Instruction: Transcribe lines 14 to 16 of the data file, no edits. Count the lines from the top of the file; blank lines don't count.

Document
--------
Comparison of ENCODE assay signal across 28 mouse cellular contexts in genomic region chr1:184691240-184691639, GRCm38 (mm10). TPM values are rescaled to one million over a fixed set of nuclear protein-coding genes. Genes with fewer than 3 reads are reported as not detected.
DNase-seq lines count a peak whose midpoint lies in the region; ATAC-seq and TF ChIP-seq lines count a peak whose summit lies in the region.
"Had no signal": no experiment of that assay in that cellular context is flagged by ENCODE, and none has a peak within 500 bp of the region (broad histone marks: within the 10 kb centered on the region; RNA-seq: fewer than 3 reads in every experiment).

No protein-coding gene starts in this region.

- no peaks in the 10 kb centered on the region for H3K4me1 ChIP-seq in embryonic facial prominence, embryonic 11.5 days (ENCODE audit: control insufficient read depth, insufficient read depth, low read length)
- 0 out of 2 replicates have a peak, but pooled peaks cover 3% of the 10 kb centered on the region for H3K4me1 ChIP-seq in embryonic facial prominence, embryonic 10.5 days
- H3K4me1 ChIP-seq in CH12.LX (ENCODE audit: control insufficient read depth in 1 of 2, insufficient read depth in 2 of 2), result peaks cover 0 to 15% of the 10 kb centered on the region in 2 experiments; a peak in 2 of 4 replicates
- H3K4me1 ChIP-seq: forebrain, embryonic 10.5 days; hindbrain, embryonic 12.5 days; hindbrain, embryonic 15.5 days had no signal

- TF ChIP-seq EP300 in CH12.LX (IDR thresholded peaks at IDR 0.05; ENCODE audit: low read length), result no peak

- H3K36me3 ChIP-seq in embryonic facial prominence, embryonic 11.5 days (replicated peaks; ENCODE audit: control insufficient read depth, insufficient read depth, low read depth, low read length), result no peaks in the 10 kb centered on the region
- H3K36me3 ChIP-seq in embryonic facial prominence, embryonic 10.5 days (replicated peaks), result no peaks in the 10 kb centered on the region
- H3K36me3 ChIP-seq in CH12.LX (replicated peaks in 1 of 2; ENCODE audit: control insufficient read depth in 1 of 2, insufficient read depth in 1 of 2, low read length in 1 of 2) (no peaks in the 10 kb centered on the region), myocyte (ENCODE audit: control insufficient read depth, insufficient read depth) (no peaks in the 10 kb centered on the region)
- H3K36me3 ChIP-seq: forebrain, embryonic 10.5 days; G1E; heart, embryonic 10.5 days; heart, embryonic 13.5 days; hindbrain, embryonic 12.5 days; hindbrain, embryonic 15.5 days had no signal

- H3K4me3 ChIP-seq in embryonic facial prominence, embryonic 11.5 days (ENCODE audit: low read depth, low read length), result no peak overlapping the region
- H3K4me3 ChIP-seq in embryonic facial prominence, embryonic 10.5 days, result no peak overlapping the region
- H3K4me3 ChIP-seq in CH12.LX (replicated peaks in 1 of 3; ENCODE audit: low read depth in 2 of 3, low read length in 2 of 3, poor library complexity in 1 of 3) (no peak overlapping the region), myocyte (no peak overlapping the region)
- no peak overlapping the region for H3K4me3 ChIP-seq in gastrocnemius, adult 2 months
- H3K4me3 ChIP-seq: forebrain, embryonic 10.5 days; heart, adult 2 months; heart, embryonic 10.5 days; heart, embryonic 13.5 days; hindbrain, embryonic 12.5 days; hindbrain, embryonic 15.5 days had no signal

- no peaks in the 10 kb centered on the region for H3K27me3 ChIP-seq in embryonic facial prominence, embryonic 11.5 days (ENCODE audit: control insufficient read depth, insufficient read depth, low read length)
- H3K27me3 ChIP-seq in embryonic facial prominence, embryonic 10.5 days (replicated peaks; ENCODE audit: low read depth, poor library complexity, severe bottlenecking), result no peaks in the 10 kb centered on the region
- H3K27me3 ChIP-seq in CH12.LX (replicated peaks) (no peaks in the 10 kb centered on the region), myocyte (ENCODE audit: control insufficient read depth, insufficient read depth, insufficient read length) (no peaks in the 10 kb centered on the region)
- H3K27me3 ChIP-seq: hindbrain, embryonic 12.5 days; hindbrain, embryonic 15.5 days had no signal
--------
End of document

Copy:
- H3K4me3 ChIP-seq in embryonic facial prominence, embryonic 11.5 days (ENCODE audit: low read depth, low read length), result no peak overlapping the region
- H3K4me3 ChIP-seq in embryonic facial prominence, embryonic 10.5 days, result no peak overlapping the region
- H3K4me3 ChIP-seq in CH12.LX (replicated peaks in 1 of 3; ENCODE audit: low read depth in 2 of 3, low read length in 2 of 3, poor library complexity in 1 of 3) (no peak overlapping the region), myocyte (no peak overlapping the region)